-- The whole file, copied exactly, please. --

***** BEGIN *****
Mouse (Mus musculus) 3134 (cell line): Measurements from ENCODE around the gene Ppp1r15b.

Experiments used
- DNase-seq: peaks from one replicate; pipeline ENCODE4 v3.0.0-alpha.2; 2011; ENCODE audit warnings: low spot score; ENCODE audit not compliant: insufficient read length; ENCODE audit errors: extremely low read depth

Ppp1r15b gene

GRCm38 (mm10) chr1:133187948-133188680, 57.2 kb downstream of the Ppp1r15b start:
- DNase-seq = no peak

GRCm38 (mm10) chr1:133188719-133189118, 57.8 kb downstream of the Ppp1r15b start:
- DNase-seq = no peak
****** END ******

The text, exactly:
Mouse (Mus musculus) 3134 (cell line): Measurements from ENCODE around the gene Ppp1r15b.

Experiments used
- DNase-seq: peaks from one replicate; pipeline ENCODE4 v3.0.0-alpha.2; 2011; ENCODE audit warnings: low spot score; ENCODE audit not compliant: insufficient read length; ENCODE audit errors: extremely low read depth

Ppp1r15b gene

GRCm38 (mm10) chr1:133187948-133188680, 57.2 kb downstream of the Ppp1r15b start:
- DNase-seq = no peak

GRCm38 (mm10) chr1:133188719-133189118, 57.8 kb downstream of the Ppp1r15b start:
- DNase-seq = no peak